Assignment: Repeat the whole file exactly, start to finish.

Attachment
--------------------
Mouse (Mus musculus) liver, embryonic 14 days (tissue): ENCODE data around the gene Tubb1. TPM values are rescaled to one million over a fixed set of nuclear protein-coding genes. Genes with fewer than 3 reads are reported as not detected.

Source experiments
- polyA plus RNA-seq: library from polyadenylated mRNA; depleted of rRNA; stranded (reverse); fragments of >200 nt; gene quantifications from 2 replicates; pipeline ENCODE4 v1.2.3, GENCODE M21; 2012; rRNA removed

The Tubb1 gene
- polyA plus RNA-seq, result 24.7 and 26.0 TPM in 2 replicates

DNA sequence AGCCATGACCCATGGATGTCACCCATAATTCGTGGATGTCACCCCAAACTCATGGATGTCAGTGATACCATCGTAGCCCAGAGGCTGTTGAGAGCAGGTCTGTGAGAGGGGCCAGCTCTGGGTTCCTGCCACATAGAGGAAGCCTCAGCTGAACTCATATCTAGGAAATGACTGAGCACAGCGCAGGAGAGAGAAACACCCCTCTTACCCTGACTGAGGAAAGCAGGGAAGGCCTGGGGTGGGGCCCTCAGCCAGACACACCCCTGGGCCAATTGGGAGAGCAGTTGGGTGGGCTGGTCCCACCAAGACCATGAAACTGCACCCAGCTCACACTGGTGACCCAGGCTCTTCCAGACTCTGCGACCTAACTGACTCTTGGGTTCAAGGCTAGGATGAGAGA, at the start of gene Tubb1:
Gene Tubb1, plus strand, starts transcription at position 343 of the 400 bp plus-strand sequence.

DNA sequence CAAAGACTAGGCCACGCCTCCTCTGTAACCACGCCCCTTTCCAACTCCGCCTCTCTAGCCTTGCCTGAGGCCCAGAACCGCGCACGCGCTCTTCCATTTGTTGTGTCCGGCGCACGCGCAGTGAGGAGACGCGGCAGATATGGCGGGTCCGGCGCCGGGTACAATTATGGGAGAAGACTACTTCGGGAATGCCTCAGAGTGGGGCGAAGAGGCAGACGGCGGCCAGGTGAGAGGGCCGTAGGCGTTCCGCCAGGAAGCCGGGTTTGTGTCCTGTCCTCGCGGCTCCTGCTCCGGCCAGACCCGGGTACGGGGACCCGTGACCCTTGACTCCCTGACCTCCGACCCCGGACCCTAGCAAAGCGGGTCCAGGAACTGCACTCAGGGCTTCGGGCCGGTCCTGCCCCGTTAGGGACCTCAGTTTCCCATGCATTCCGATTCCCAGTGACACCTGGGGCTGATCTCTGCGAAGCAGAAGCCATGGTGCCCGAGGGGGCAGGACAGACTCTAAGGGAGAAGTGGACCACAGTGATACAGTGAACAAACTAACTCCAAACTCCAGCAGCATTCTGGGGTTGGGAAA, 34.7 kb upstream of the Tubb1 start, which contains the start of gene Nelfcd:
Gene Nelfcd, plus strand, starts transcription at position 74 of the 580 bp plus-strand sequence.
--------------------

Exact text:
Mouse (Mus musculus) liver, embryonic 14 days (tissue): ENCODE data around the gene Tubb1. TPM values are rescaled to one million over a fixed set of nuclear protein-coding genes. Genes with fewer than 3 reads are reported as not detected.

Source experiments
- polyA plus RNA-seq: library from polyadenylated mRNA; depleted of rRNA; stranded (reverse); fragments of >200 nt; gene quantifications from 2 replicates; pipeline ENCODE4 v1.2.3, GENCODE M21; 2012; rRNA removed

The Tubb1 gene
- polyA plus RNA-seq, result 24.7 and 26.0 TPM in 2 replicates

DNA sequence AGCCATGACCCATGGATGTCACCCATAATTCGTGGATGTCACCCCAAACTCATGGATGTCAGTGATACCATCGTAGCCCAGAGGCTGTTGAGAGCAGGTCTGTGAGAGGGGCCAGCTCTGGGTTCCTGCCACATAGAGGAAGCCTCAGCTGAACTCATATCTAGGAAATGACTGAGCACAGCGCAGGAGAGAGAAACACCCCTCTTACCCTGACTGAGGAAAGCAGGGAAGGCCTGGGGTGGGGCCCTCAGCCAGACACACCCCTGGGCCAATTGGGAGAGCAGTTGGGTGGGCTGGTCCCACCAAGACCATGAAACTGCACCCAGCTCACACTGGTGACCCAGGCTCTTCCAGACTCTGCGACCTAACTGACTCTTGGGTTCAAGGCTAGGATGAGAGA, at the start of gene Tubb1:
Gene Tubb1, plus strand, starts transcription at position 343 of the 400 bp plus-strand sequence.

DNA sequence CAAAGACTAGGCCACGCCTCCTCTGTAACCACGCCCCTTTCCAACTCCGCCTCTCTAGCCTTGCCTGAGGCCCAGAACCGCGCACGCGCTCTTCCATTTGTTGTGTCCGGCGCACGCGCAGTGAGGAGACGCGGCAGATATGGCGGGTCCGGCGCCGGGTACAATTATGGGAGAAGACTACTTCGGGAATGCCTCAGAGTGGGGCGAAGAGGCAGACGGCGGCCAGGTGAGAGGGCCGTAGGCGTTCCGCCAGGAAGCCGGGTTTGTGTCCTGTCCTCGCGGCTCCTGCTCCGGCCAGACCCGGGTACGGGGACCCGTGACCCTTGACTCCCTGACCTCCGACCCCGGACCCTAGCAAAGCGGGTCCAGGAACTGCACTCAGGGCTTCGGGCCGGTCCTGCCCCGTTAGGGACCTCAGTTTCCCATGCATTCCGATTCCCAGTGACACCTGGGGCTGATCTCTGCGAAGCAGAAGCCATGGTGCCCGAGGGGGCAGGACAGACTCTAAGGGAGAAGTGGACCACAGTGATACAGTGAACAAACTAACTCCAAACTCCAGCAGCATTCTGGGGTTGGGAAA, 34.7 kb upstream of the Tubb1 start, which contains the start of gene Nelfcd:
Gene Nelfcd, plus strand, starts transcription at position 74 of the 580 bp plus-strand sequence.